Weinergate not about social media

By now Anthony Weiner has become a poster child for the perils of social media and a case study for the influence of Twitter. But I don’t believe Weinergate is about social media or digital illiteracy. Weinergate is simply another cautionary tale about public figures acting recklessly and badly.

From his mea culpa press conference, we learned that his public Tweet revealing himself in his bulging underwear (aimed at student Gennette Cordova) was just one of a series of online indiscretions (if that’s even the right word) with six women.

Or, as he put it: “I have exchanged photos and messages of an explicit nature with at least six women over the last few years.”

One of those women, Megan Broussard, shared with ABC News emails, Facebook messages, and other evidence of an online relationship that had been occurring since April.

“I didn’t think it was him,” she told ABC. “I thought for sure, ‘why would someone in that position be doing this?'”

Why indeed would someone in his position be doing something like this?

As we’ve seen with powerful men in office ranging from President Clinton to Arnold Schwarzenegger, he’s simply another enormous risk taker who got caught. He just chose digital as the medium (and in doing so sparked a discussion about what constitutes adultery).

I doubt Anthony Weiner cared about any Federal social media policies that might have prohibited him from posting inappropriate content online. And being sensitive that Twitter is a micro-blog would not necessarily have stopped him.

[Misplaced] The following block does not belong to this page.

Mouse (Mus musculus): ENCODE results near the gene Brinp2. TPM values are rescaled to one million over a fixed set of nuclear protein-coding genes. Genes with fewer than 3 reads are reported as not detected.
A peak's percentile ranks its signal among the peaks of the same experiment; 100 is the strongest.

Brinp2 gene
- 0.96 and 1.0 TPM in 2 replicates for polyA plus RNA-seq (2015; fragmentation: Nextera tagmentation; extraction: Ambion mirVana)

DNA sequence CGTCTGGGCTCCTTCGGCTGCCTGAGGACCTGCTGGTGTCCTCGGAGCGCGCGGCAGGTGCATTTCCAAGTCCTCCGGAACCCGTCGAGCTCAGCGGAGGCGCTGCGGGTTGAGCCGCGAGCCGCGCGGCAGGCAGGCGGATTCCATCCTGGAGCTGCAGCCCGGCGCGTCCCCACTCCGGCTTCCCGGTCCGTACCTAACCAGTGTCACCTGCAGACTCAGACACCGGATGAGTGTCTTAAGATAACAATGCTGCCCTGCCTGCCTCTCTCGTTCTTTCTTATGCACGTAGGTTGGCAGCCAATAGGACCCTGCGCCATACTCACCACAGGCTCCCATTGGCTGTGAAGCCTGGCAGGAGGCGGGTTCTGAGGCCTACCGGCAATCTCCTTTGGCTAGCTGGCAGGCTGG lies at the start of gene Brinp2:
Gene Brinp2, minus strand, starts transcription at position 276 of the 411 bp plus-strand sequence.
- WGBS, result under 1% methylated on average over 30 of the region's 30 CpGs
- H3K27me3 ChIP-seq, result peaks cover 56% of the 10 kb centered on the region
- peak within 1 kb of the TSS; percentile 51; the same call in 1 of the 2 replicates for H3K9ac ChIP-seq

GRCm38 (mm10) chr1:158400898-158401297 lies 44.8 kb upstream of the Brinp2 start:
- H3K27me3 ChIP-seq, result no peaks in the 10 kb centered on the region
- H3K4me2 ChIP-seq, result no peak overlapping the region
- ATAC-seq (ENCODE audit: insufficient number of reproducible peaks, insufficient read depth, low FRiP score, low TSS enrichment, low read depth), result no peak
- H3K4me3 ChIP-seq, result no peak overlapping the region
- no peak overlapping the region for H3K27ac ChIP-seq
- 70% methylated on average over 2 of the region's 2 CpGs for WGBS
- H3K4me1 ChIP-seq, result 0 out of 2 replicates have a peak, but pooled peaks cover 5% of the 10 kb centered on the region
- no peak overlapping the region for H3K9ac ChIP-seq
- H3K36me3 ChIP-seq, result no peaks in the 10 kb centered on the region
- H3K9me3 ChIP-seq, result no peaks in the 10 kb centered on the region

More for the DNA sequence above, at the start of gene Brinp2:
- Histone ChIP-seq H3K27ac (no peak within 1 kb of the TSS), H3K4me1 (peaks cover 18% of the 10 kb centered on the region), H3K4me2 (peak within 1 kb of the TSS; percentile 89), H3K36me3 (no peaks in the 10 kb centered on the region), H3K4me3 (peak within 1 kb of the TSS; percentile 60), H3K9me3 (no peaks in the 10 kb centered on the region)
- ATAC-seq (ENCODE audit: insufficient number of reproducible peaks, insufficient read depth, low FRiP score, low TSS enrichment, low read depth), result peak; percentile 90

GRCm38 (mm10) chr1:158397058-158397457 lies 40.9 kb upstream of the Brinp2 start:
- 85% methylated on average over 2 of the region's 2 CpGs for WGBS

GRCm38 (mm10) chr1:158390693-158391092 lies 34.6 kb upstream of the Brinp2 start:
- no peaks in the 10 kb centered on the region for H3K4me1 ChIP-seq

Even being fully cognizant that Twitter is a public micro-blog would not necessarily have stopped him. That’s what’s so baffling about risk takers.

In fact, knowing he was jeopardizing his marriage, personal reputation, and political career might have made the risk taking all the more fun given his risk taking mentality. A few years ago, when another notorious public figure, Elliot Spitzer, was caught up in a prostitution scandal, Mary Charmichael of Newsweek asked several analysts to examine why powerful men take enormous risks for sex. Check out his passage from the article:

Risk Rules! Sensation seekers don’t just lust after things–they take them, often disregarding the risks that block their way. “When you’re dealing with these high-level, in-your-face, go-for-everything guys, you’re dealing with people who take a lot of risks. If that results in gains for them, they get on a roll, and pretty soon their risk management starts to fade a little,” says Gladue, who is based at the University of North Texas Health Science Center. “At some point, they can’t manage every aspect of their lives. They have to blow off some steam, so they say to themselves, ‘this is something I’m going to do for thrills or chills or fun. It’s kind of dangerous, and I’m not going to worry about it.’ For politicians, that’s often in their private life, where they don’t have people managing them all the time. And that’s where things get out of hand.”

For these types, the risk itself is part of the reward. “Breaking rules is a thrill for them,” says Frank Farley, a psychologist at Temple University. “Look at Spitzer: he’s Mr. Rectitude, the terror of Wall Street, and he busts prostitution rings, and yet he allegedly goes into that very lions’ den—the prostitution ring—and partakes. If that isn’t risk-taking I don’t know what other label to put on it.”

Anthony Weiner: digital ignoramus and victim of the new rules of social? I don’t think so. What do you think?

 

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